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Roy R. Hantgan

Cardiovascular disease is the leading cause of death in our society, and the major culprit is a blood clot formed by the unwarranted activation of the clotting cascade. While cardiologists can often restore normal blood flow through by widening the blocked artery and inserting a stent to keep it open, this approach require powerful anti-platelet drugs that can themselves cause hemorrhagic or thrombotic problems.

Research in my laboratory focuses on understanding, at the molecular level, how a class of these drugs --- integrin antagonists --- recognize their target receptor and how that interaction actually alters its structure and function. Our biophysical approach to translational research is designed to hasten the development of a new generation of safer and more effective integrin-targeted therapies.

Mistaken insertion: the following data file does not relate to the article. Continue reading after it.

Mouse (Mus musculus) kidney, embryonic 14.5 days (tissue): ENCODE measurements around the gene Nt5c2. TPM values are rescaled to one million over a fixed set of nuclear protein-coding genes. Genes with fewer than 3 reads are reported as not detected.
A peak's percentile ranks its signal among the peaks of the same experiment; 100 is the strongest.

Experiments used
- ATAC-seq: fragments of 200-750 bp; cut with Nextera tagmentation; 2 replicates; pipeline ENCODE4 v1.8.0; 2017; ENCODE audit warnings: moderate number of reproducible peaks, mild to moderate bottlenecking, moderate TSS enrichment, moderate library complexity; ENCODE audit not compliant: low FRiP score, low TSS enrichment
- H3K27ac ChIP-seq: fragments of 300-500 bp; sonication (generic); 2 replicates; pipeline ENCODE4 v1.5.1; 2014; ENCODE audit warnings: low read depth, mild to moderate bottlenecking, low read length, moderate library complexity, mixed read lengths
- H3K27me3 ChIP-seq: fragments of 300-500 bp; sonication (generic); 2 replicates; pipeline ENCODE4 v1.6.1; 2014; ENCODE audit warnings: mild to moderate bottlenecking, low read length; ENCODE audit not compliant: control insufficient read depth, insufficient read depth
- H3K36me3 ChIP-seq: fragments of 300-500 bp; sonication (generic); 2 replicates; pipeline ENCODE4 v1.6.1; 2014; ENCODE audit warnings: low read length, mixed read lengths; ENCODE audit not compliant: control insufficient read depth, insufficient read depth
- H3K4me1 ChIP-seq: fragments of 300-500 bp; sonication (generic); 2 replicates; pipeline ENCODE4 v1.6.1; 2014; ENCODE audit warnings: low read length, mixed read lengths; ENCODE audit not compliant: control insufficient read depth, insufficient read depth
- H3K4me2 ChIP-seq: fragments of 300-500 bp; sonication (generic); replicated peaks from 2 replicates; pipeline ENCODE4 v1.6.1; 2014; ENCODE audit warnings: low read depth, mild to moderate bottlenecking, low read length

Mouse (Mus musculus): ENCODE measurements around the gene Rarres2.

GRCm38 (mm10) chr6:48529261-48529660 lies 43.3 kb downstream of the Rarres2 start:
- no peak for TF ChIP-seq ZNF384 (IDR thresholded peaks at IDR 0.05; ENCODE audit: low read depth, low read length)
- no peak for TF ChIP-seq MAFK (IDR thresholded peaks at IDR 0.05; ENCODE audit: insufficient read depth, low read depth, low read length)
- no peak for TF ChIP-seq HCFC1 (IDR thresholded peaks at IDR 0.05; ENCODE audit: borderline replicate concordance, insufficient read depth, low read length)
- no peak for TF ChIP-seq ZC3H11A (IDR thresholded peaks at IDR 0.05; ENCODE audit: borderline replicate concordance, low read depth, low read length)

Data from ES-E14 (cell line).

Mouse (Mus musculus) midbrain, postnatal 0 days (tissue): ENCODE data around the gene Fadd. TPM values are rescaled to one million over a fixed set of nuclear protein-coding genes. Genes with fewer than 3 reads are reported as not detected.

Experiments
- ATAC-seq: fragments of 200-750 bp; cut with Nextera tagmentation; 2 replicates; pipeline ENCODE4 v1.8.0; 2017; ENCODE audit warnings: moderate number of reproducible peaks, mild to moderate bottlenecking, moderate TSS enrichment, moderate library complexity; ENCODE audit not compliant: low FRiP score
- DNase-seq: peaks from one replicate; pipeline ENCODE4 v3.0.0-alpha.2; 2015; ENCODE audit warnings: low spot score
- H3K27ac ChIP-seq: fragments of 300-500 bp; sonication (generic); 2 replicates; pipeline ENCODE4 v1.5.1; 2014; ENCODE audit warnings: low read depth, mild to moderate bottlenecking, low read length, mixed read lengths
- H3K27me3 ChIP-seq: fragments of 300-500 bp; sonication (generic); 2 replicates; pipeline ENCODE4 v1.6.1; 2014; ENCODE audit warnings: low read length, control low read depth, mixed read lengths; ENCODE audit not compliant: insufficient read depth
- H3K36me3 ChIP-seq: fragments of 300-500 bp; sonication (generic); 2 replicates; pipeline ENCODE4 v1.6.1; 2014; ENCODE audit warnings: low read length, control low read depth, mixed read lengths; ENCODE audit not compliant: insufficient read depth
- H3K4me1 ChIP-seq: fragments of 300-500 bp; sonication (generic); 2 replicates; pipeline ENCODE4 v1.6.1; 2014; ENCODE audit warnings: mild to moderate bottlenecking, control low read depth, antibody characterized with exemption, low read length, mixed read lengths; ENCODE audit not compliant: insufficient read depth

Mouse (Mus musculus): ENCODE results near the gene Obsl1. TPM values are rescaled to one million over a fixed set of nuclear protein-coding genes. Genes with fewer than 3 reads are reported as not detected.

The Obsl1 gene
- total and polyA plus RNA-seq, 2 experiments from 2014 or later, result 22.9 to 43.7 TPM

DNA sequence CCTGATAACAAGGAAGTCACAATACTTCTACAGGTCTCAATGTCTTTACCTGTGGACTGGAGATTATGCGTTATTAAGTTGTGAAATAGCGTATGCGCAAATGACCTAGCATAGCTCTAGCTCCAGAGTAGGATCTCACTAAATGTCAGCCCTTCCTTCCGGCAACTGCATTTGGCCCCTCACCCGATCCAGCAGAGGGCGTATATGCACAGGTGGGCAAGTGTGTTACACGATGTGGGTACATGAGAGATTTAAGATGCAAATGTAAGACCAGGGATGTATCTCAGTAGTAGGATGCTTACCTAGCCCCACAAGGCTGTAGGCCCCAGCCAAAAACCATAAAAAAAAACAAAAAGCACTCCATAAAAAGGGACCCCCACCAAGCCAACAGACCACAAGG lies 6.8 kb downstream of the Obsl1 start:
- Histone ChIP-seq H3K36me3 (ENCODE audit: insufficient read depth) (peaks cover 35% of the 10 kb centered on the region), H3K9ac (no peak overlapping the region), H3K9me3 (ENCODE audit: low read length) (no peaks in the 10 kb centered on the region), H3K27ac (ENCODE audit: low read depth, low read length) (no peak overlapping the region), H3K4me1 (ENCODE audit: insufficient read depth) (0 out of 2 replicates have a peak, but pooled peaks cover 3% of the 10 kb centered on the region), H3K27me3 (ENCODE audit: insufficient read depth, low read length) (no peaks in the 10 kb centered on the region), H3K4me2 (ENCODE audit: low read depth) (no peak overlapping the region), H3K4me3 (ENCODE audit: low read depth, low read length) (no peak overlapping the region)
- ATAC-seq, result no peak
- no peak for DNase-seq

As Director of the Macromolecular Interactions Core Laboratory, I also strive to make an array of biotechnologies “user-friendly” to my colleagues here at the medical school, at Wake Forest University, and to the wider national and international research community.

Roy Hantgan - integrin antagonists

Modeling integrin antagonists binding to their target aIIbb3 receptor. From Hantgan et al., Journal of Thrombosis and Haemostasis, 5: 542-550 (2007).

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Last Updated: 07-05-2016
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